The DSA, in providing for the licensing and regulation of Certification Authorities, attempts to cater for the rising need for transacting parties over the Internet to ascertain each other’s identities and the integrity of the messages. A further effect of this Act is to make a digital signature as legally valid and enforceable as a traditional signature. The CCA has been enacted to ensure that misuse of computers is a criminal offence.
The Act makes it an offence for a person(s) to enter or attempt to enter into computers and computer systems without authorisation as well as damage or alter data in computers by planting viruses or other means. It also makes it an offence for anyone to assist the perpetrator(s). Although the Act applies within and outside the country regardless of nationality or citizenship, this power will be limited to the practicalities of enforcement beyond its borders.
Under this Act, the authorities have also reclassified credit card fraud as computer crime. It had been originally classified as a cheating offence under Section 420 of the Penal Code. Other related-cyber laws passed subsequently include the Telemedicine Act 1997, the Copyright (Amendment) Act 1997 and the Communications and Multimedia Act 1998. In the pipeline currently is the Personal Data Protection Act, which will provide for the protection of the individual’s privacy.
For example, it would make it an offence for people who collect data on individuals to use that data other than for the purpose specified during collection. In 1997, the Malaysian Administrative Modernisation and Management Planning Unit introduced the Malaysian Computer Emergency Response Team (MyCert) to assist public and private organisations as a point of reference of expertise on network and security matters.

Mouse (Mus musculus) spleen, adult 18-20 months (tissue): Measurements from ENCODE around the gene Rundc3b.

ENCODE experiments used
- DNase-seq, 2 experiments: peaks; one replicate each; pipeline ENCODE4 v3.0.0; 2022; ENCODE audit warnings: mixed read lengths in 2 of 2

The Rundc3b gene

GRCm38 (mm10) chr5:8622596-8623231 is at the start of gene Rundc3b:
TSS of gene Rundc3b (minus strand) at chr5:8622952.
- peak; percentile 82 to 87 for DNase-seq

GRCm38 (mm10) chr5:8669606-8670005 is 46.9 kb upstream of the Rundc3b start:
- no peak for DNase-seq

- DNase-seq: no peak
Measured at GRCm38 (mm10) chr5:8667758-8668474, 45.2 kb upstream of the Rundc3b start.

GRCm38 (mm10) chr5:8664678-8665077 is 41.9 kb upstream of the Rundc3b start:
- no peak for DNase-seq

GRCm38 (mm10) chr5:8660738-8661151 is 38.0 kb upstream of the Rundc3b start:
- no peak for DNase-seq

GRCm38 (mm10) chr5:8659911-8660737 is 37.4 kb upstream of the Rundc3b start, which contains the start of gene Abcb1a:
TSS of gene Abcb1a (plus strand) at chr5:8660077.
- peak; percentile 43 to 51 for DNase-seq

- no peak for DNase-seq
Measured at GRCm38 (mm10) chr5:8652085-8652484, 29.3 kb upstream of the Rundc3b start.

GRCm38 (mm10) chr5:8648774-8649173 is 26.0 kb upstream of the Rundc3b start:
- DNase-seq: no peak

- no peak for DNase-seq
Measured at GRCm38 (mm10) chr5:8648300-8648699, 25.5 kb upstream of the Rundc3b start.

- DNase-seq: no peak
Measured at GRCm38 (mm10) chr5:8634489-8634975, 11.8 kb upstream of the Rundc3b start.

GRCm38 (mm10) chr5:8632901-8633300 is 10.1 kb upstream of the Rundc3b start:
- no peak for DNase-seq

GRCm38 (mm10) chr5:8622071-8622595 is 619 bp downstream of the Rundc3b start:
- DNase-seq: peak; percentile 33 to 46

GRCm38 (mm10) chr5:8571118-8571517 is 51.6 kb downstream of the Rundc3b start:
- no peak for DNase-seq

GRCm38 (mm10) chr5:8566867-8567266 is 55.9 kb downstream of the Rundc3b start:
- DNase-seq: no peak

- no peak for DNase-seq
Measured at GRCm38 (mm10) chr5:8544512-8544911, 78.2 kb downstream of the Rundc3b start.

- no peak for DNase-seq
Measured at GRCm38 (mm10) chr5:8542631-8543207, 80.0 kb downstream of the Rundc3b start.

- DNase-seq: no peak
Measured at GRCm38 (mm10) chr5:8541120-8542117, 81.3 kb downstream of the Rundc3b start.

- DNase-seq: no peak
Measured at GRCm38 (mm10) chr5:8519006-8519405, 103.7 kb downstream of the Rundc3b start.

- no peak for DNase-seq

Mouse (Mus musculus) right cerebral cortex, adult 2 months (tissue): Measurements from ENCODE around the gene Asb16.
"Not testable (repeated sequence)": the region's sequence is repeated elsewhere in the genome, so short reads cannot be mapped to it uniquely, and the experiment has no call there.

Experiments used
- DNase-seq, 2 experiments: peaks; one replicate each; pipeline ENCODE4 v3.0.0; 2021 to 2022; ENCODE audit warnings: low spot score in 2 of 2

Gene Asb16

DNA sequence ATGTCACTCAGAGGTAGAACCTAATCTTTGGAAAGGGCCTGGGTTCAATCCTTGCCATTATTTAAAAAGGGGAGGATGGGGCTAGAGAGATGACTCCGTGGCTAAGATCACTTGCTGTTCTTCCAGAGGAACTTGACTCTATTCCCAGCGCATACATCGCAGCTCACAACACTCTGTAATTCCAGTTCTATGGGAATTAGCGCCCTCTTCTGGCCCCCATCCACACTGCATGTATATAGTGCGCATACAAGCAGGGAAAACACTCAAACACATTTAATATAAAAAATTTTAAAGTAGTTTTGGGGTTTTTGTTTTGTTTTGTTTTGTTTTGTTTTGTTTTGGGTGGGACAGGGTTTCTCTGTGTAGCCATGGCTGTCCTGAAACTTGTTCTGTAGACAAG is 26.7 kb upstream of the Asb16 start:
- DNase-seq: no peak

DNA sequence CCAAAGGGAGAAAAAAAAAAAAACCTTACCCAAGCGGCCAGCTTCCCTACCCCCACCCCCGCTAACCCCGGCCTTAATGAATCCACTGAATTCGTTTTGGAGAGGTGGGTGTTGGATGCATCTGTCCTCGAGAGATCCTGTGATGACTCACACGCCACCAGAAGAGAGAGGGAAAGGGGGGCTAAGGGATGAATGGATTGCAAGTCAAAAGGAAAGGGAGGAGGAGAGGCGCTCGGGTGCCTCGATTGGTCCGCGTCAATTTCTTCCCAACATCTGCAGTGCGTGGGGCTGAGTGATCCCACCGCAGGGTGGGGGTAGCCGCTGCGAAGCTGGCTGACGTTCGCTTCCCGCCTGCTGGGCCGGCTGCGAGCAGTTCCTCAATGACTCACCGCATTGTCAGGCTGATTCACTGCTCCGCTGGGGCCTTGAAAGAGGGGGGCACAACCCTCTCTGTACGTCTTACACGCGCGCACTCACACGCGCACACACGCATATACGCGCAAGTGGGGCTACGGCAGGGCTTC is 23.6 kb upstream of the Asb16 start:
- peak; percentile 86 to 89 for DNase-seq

While Malaysia has made a good start in regulating the IT environment, the legal and regulatory framework must be constantly reviewed and tightened up, to cater for new technology, including the efficiency of the police, prosecution and judiciary. There has been a paradigm shift in the sense that perceived threats were National Security related and hence there was a reliance on the government to combat cyber crime. However, greater volumes of threats are now solely directed at corporations, which means that corporations will need to police themselves.
According to the Asia Computer Weekly magazine, computer crimes in Malaysia has risen. The sharpest increases were hack threats, rising from 95 in 1998 to 343 cases last year while spam cases grew from 146 to 201. The police believe that many cases go unreported as victims, be it individuals or organisations do not wish to publicise any incidents for fear of embarrassment and adverse reaction by their clients. One of the problems businesses face is the change in criminal profile.
The easiness of appropriating money, assets or legal rights (do not have to physically remove the object), means that there is no discrimination against sex, race or class. A fraudster is just as likely to be female as male. People are educated and they are smarter and increasingly IT savvy. As corporations come out with more sophisticated and enhanced systems, people are educationally armed and encouraged to be innovative, to challenge the system. And it is some of these people who do actually beat the system.